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For-profit college files for Chapter 7 bankruptcy

Bankruptcy is certainly not limited to individuals, as one for-profit college with a branch in Ohio recently demonstrated. Although the college had operated for 30 years, the changing landscape of education forced the establishment to close it's doors and file for a Chapter 7 bankruptcy. Like any bankruptcy, there will be some fallout, as more than a thousand students are still without degrees and hundreds of faculty and staff members are now without employment.

The Heritage College is not the first for-profit college to be forced into liquidating assets. Corinthian Colleges and ITT Technical Institutes have also recently closed their doors, often under the weight of federal investigations that challenge the legitimacy of many of the claims the businesses make to prospective students.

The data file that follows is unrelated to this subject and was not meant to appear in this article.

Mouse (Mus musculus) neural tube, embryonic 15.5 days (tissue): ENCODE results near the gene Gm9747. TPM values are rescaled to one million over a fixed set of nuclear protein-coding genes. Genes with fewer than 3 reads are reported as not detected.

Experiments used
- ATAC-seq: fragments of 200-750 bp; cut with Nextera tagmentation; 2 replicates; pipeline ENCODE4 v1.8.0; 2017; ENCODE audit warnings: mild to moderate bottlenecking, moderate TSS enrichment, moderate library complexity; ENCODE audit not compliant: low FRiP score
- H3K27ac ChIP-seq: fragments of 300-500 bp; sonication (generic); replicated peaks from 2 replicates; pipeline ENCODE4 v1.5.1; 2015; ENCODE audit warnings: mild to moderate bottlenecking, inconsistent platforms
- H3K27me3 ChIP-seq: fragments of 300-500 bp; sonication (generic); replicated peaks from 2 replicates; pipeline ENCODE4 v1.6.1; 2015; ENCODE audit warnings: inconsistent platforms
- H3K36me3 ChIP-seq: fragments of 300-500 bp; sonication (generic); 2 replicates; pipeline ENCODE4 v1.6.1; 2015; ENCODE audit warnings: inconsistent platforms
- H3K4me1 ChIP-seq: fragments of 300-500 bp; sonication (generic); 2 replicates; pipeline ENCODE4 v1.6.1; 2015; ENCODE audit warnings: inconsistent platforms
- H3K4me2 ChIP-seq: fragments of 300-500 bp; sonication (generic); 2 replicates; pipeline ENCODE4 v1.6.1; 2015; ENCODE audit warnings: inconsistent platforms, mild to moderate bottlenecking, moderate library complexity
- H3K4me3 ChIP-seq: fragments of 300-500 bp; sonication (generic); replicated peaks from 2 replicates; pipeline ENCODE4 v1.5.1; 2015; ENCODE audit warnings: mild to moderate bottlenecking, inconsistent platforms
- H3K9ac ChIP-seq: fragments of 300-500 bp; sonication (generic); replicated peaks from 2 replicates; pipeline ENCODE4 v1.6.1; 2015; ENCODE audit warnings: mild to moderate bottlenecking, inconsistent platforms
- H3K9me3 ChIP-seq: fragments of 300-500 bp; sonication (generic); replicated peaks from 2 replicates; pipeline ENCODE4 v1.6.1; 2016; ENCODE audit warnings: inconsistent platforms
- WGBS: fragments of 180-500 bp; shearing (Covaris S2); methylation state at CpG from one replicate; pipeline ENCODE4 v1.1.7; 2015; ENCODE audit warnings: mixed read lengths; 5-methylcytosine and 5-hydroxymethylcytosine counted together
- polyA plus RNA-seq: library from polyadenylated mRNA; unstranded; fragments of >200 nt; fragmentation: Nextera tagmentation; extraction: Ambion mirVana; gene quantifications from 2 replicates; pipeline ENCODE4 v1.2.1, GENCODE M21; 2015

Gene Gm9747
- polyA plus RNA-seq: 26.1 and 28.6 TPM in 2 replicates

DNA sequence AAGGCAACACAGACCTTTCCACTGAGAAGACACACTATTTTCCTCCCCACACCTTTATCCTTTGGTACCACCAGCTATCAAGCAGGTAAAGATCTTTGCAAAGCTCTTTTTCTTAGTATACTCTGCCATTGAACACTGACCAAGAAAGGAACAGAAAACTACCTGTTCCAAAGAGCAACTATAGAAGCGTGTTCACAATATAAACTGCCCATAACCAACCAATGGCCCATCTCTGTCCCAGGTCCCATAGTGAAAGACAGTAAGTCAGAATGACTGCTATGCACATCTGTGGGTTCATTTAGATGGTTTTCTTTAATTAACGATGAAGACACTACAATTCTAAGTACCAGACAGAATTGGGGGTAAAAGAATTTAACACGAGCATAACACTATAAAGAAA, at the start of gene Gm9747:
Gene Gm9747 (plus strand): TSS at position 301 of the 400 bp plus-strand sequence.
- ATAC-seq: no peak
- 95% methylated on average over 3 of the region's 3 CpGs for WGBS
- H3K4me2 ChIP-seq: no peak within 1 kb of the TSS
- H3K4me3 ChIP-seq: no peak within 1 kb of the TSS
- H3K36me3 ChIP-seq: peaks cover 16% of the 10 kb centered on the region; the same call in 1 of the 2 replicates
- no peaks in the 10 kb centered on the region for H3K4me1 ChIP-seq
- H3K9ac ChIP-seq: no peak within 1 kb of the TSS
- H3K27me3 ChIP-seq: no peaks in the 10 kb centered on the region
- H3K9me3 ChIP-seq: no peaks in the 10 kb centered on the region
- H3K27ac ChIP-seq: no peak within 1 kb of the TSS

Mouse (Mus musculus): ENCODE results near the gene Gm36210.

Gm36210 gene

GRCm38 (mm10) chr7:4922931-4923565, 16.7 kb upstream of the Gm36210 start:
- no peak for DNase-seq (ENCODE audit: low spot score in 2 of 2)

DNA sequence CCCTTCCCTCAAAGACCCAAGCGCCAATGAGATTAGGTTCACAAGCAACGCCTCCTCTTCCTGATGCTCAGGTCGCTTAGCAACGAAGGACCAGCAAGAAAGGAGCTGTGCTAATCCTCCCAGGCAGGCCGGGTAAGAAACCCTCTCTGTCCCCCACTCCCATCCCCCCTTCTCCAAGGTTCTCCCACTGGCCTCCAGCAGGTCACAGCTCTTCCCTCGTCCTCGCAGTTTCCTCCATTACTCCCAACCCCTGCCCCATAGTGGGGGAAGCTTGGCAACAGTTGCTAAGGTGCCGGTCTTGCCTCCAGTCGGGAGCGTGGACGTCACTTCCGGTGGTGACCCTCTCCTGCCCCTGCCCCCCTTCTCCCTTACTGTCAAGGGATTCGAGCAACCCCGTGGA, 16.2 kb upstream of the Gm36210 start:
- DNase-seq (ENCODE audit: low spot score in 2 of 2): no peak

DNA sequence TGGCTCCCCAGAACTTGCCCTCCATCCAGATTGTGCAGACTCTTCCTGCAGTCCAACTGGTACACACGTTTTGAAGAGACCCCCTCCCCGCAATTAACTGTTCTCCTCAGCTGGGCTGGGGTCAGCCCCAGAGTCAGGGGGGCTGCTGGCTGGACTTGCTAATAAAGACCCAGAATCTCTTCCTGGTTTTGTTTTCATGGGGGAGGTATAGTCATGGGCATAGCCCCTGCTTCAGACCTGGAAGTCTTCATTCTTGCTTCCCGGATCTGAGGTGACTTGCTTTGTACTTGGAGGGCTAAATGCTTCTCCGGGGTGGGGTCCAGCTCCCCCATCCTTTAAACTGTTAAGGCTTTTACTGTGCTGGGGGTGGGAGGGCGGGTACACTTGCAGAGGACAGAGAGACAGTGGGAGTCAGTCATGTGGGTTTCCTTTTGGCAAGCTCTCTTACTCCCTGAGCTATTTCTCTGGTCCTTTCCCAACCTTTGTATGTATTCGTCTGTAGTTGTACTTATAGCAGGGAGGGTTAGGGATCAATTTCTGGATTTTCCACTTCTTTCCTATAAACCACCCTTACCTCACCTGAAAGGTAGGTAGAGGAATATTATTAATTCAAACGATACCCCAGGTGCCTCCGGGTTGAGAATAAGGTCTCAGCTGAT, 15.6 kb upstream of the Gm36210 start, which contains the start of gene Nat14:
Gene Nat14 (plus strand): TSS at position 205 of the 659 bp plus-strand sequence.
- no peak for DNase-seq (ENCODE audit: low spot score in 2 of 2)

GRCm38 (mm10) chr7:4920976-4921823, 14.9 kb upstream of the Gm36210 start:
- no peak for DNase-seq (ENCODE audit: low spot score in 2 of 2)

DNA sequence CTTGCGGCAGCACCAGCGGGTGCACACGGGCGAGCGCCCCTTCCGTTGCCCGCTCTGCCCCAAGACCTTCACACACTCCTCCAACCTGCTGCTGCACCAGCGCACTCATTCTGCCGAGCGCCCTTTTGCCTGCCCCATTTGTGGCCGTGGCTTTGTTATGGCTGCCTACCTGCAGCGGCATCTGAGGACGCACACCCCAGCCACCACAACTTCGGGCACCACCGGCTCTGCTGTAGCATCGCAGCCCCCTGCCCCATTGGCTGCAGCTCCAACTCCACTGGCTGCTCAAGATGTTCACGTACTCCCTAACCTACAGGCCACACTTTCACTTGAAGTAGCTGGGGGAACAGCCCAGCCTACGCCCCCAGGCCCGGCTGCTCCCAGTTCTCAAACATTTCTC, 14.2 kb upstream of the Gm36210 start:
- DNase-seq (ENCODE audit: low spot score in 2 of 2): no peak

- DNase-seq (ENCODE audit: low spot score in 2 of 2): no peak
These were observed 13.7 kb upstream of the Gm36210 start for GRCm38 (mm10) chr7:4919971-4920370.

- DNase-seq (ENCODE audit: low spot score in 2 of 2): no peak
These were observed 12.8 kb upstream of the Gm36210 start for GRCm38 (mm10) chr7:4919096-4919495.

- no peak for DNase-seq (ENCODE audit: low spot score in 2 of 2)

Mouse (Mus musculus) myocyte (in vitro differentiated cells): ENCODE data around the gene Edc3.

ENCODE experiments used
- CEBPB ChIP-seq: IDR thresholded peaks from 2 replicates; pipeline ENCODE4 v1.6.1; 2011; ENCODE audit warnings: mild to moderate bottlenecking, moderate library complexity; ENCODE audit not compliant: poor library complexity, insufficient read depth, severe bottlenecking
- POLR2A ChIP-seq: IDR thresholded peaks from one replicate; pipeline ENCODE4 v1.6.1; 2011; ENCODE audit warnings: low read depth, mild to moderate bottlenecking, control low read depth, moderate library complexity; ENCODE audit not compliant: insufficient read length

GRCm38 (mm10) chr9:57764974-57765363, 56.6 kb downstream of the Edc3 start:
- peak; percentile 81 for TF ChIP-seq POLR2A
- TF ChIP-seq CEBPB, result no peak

The court documents indicated that the school will be liquidating assets to settle debts somewhere in the range of $1 million to $10 million. Several branches of the college are facing class action suits on the part of employees who claim that the institution failed to provide them with mandatory 60-day notice before shuttering its operations.

If anyone is trying to sell you the idea that bankruptcy can quickly and easily solve your financial woes, then you are being given a very incomplete picture of the process. If you are considering bankruptcy, there are many ways that it can be used to obtain relief, but these too will require some sacrifice on your part. It is wise to seek the counsel of a qualified attorney who can help educate you on the full scope of the matter and help you choose the path that will best for your particular situation.

Source: Business Den, "Bankrupt vocational school to liquidate," Amy Dipierro, Nov. 22, 2016

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